Sending money to kids didn't cause high inflation
Last year the new Child Tax Credit sent money to families monthly, supporting kids from the poor to the middle class. It expired at the end of the year, another victim of the frenzy over inflation.
The inflation fights have many flaws: Too often, they ignore Covid and the war in Ukraine. And even more often, they lump together every program in the Rescue Plan as if all that matters is the total dollars. Almost always, they forget that government support is a valuable lifeline and long-term investment in people.
That’s a flaw of macro, and it’s a big problem.
Ask the millions of children thrown back into poverty this year.
The new Child Tax Credit in the Rescue Plan was a long-overdue program to cut child poverty and provide extra support to children up through the middle class. Every month, starting in July 2021, families received $250 for each child over six and $300 for each child younger than six. No strings attached. See my earlier post:
It worked. The new Child Tax Credit led to a considerable reduction in child poverty. Researchers at Columbia University estimate that the monthly payments kept 3.7 million children out of poverty, cutting the child poverty rate by 30%. Then it ended. The child poverty rate jumped from 12% in December 2021 to 17% in January 2022. That’s an incredible amount of progress lost within weeks. The chances are nill it would be a part of any legislation this year.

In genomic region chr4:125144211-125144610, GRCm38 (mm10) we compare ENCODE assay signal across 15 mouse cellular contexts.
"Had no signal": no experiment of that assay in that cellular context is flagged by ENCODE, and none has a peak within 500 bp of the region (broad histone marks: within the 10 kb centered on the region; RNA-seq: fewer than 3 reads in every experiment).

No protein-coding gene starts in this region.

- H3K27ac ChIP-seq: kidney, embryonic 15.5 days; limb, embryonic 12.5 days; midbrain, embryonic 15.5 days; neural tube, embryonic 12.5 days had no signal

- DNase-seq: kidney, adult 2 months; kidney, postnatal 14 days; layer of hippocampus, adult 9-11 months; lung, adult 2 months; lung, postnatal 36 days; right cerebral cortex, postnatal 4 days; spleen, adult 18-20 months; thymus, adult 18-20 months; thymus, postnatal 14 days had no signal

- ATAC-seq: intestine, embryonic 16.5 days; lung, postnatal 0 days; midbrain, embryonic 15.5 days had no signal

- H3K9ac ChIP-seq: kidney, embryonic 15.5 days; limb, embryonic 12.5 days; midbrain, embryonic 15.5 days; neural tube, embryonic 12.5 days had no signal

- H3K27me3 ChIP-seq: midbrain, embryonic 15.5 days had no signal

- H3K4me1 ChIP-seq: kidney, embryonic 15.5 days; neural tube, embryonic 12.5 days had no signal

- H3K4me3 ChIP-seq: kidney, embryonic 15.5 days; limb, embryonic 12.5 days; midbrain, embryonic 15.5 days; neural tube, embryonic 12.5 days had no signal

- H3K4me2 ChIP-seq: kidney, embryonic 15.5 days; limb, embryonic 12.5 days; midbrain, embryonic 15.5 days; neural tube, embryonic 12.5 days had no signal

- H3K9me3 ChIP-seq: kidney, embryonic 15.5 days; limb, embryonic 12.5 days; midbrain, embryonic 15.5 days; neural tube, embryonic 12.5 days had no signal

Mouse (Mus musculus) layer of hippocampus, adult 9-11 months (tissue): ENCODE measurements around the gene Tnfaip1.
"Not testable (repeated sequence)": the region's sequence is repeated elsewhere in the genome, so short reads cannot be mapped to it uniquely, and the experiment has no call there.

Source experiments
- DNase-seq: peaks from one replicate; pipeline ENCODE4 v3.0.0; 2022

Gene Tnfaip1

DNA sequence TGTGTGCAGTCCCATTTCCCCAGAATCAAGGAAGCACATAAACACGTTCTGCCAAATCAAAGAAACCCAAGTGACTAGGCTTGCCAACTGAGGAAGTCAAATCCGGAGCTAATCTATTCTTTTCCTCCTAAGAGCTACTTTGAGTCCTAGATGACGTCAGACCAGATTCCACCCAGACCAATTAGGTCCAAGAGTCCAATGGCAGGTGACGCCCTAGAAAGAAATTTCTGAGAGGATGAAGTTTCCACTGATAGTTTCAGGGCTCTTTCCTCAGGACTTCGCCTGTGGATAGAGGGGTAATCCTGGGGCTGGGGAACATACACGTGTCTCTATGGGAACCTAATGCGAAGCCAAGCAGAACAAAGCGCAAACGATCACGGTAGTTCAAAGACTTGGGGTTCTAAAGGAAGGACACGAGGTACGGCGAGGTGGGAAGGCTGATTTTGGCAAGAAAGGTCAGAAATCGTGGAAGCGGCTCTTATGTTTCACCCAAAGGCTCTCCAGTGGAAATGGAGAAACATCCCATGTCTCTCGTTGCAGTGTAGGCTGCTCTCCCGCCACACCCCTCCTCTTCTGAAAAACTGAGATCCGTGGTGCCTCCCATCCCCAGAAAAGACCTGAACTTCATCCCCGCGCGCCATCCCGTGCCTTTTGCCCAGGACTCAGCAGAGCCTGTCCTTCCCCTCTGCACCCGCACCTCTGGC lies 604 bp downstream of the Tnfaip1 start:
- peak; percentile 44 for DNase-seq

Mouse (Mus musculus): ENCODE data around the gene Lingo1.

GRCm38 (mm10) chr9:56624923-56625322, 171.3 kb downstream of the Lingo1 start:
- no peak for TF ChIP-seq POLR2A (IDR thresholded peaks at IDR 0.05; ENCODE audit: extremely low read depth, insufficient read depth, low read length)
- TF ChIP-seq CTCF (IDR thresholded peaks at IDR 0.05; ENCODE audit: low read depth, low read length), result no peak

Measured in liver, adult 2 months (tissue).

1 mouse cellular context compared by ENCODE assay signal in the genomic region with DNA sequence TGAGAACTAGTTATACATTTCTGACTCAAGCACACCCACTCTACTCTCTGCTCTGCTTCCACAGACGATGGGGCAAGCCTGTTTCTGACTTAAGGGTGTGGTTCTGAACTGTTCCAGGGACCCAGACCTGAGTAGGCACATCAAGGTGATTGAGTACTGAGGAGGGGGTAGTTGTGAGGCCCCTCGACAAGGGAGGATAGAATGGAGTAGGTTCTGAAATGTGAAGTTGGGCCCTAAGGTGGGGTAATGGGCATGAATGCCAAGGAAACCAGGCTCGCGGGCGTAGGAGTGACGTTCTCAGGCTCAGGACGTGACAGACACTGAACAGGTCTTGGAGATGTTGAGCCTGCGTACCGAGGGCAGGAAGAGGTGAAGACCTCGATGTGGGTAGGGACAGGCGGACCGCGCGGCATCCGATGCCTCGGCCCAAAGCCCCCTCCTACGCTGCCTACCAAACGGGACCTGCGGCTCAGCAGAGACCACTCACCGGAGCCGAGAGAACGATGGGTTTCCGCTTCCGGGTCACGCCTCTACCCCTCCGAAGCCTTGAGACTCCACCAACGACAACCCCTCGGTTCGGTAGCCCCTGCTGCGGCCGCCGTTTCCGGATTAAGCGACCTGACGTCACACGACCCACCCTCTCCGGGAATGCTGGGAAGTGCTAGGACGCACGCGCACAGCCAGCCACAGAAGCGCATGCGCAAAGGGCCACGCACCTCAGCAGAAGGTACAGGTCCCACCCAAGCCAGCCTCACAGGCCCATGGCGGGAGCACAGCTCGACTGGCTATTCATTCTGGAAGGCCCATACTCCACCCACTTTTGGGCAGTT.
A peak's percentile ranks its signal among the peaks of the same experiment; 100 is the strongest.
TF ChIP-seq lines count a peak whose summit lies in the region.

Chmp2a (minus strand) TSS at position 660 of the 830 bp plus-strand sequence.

So why did a successful, broadly popular program to invest in our future get canned? Inflation was one of the reasons that lawmakers like Senator Joe Manchin cited. So, anything that increases demand is bad when inflation is high.
Newsflash: Inflation is not the only urgent problem in this country. Children eating breakfast is a good thing, not a bad thing. Plus, little data suggests that money for kids significantly contributed to inflation.
Spreading out extra income spreads out extra demand
The Rescue Plan had several programs, each serving different goals and following different designs. Again, total dollars is a lousy way to center the inflation debate now.
The stimulus checks, enhanced unemployment insurance, and the Child Tax credit were the three critical programs for people in the Rescue Plan:
Unlike stimulus checks that came out in a burst, accounting for 16% of disposable personal income in March 2021, the new Child Tax Credit was monthly to families and was 0.5% of income from July through December. (Note, half of the credit was paid out monthly, shown above, and the rest was in tax refunds.)